Presenting your findings with R
Even the best findings can be worthless to science when presented opaquely and without consideration of didactic presentation and comprehensibility. When striving for maximal understandability, standard text can be enhanced through a number of additional components: mathematical formulas, clear graphics, statistical code, interactive elements in graphics or even applications with graphical user interfaces. Luckily, for all these elements a state-of-the-art solution already exists in R. The following post shall give a short overview of promising implementations so far.
In the about page of this blog, I already expressed my valuation of code not only as a means to an end, but also as kind of a lingua franca for conveying knowledge in statistics. “Instead of imagining that our main task is to instruct a computer what to do, let us concentrate rather on explaining to humans what we want the computer to do.” (Donald E. Knuth) In line with this statement, knitr mingles text and code to allow dynamic report generation to html format or even LaTeX. According to the author, knitr builds on and extends the popular Sweave package. An excellent screencast on the capabilities of knitr can be found here, and you can even test knitr live through a web application with OpenCPU here. One additional striking feature is the seamless integration with RStudio and LyX, which is an exceptional graphical interface to LaTeX formula editing. For more information, see the webpage on Using knitr with LyX.
It is easy to run into situations, where labeling of graphics will fail due to the large number of components of the data. For example, when plotting a large number of stock price paths over time, labeling of individual paths will fail just due to the indistinguishability of individual path colors.
Presentations in html
Sadly, creating interactive Java based graphics is only one part of the deal, as we have to face another hurdle when it comes to presentations containing such graphics. The problem is that pdf format – arguably the most common format for publications in science – does not (or only very badly) support interactive graphics. However, this is where the next enhancement comes into play: html based presentations. Meanwhile, html did catch up on two of the main requirements of the statistics related scientific community: vector graphics (through SVG) and mathematical formulas (through MathJax). Additionally, html slides also allow for text reflow, which provides much better user experience on mobile devices with small displays, as well as better embedding of media content such as interactive graphics, audio or video. If you want to see what I’m talking about, just take a short look at this example.
Now that you have seen some of the features possible with html, time for the next good news: it’s not even difficult. Dr. Ramnath Vaidyanathan, the author of rCharts, has developed another package, slidify, that let’s you easily create html slides directly from RStudio, with interactive graphics included and dynamic code blocks implemented through knitr. For further example presentations, take a look at this presentation listing some major advantages of slidify, or this presentation of a real statistical analysis presented with slidify.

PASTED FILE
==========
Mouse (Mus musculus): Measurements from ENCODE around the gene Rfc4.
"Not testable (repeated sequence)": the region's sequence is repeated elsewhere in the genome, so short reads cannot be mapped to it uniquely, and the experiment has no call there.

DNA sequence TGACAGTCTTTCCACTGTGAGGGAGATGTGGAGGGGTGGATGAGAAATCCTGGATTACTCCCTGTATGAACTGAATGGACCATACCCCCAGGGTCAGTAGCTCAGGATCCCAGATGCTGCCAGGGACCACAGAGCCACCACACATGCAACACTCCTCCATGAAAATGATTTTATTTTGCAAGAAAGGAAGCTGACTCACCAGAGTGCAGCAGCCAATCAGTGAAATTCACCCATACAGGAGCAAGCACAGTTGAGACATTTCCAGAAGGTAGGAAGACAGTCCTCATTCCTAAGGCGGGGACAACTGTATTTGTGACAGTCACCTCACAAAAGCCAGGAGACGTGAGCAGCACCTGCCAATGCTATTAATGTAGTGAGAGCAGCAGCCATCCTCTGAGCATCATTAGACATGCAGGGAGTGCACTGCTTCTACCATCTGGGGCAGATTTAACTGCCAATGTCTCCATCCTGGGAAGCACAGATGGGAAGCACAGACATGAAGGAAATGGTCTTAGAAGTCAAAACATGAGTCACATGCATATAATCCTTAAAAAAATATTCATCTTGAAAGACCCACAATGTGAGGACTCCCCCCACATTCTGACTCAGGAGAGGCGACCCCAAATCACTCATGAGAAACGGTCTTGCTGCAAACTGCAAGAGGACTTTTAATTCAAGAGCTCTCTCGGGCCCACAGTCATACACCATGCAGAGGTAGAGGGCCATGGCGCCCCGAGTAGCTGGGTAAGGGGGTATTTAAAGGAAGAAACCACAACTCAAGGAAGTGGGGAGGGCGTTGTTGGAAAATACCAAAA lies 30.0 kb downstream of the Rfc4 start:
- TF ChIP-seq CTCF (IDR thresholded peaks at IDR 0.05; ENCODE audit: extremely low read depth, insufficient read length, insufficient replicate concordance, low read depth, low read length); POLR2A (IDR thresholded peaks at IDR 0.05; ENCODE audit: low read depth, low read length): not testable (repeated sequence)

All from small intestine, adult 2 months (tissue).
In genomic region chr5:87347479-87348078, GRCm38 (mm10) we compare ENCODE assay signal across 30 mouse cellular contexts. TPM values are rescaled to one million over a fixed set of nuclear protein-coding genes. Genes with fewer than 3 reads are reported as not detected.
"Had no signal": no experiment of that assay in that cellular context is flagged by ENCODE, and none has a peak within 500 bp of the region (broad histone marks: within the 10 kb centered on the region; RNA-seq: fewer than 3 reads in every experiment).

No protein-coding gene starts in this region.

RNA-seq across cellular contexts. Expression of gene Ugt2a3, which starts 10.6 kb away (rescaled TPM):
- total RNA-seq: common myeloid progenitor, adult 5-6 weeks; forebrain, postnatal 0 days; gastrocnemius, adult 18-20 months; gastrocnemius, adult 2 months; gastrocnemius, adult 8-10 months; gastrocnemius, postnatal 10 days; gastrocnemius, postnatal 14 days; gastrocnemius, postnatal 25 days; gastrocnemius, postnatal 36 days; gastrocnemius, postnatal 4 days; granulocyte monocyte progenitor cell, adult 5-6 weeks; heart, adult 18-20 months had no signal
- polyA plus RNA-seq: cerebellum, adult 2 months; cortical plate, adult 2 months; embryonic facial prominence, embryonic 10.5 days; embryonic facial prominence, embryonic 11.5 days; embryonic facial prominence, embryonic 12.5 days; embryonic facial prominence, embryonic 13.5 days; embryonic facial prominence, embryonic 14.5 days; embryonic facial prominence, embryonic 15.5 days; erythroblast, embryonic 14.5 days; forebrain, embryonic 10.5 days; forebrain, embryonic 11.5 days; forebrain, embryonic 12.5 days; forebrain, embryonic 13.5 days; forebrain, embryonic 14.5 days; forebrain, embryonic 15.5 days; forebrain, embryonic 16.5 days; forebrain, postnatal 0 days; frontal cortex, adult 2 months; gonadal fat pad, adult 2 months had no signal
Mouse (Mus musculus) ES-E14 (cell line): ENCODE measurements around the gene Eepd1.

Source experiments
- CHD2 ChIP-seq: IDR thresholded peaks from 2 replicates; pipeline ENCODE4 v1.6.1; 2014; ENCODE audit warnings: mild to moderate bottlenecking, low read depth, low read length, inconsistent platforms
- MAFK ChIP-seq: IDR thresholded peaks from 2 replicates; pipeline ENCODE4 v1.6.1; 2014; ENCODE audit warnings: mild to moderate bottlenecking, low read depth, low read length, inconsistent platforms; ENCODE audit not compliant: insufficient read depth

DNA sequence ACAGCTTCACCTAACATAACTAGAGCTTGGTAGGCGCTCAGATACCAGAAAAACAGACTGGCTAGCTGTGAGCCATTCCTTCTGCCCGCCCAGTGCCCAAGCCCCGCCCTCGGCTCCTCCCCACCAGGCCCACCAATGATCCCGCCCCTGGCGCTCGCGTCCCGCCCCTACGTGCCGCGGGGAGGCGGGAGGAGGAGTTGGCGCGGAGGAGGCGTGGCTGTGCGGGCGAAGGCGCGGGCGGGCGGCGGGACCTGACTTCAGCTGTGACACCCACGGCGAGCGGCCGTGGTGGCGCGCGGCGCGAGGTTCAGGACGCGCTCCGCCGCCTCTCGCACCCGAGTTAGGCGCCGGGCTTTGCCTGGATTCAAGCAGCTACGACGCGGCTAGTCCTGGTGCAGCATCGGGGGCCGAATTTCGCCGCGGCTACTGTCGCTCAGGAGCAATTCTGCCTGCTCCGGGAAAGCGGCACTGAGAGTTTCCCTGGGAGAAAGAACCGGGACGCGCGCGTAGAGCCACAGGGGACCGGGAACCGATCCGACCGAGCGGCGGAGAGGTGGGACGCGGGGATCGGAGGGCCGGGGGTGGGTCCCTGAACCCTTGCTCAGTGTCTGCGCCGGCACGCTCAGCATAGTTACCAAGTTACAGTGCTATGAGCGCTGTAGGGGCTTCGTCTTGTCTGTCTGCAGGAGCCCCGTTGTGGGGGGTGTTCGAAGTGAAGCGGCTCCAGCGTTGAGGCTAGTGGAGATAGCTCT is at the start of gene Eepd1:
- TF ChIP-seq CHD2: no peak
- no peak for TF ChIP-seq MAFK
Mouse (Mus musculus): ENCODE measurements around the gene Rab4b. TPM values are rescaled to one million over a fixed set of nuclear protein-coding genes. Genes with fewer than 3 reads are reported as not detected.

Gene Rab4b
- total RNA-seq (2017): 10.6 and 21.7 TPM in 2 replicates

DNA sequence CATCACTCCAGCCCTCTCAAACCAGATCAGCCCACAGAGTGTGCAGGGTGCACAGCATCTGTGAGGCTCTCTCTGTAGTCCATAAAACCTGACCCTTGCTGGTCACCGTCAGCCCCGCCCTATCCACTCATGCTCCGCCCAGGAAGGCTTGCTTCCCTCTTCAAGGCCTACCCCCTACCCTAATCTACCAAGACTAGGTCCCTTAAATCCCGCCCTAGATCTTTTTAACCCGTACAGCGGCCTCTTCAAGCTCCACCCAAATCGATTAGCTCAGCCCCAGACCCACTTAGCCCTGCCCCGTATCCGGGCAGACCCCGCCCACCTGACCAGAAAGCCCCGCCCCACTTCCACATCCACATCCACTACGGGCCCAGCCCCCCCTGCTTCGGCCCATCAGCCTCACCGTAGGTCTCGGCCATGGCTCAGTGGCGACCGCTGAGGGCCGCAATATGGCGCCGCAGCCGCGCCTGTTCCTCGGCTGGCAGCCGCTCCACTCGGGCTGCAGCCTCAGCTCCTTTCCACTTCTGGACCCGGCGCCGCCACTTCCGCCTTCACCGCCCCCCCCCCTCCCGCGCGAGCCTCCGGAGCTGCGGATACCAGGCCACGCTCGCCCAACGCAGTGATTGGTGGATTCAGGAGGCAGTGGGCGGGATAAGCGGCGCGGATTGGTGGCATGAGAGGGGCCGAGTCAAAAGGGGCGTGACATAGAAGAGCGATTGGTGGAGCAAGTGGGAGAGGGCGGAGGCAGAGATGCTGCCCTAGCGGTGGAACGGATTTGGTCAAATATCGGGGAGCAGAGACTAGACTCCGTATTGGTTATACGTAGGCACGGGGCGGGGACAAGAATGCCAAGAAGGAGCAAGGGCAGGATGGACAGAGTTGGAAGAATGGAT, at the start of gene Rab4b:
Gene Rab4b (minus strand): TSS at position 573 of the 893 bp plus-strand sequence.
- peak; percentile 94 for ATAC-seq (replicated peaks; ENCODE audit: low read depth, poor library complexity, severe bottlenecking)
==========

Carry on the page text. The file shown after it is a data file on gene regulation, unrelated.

However, slidify of course is not the remedy to all our problems. I haven’t tested this yet, but probably the pdf format could play more neatly with printing devices. Also, look and execution of some special features of your presentation still dependent on the actual browser used to view the slides. Using a current version of one of the main browsers (Firefox, Chrome or Internet Explorer), however, should rule out any bad surprises.
Interactive user applications
The last component that could be desirable for presenting results are standalone applications. Thereby, for example, the user could play around with different parameter settings, and hence develop a deeper understanding for a given topic, and a feeling for robustness and sensitivity of the results. Expanded with an appealing graphical user interface, such applications could also attract more interest and attention of students in academia.
One way to create such applications in R could be through usage of the package shiny, which can be used to deploy applications over the web. This way, users only need a web browser in order to be able to use the application, while the actual computation will be conducted on a server with R somewhere else. A similar approach is also followed by OpenCPU, which focuses on embedded statistical computation and reproducible research. Generally, such approaches can be used through two different strategies: either you set up your own Linux server hosting R, or you outsource the computations into the cloud, for example with Amazon web services. In order to get started, you can test your setup with a small scaled account at Amazon for free. A good tutorial on how to set up R with Amazon web services can be found here.
Putting the parts together
With rCharts and slidify, Dr. Ramnath Vaidyanathan not only created two of the main components for rich and interactive presentations. He also started the project “interactive learning environment” to get out the maximum learning experience, through nicely playing all the individual parts together. Take a look at this presentation, where he includes interactive R components in html slides, while simultaneously showing a recorded screencast of the slides, which is synced to the actual presentation.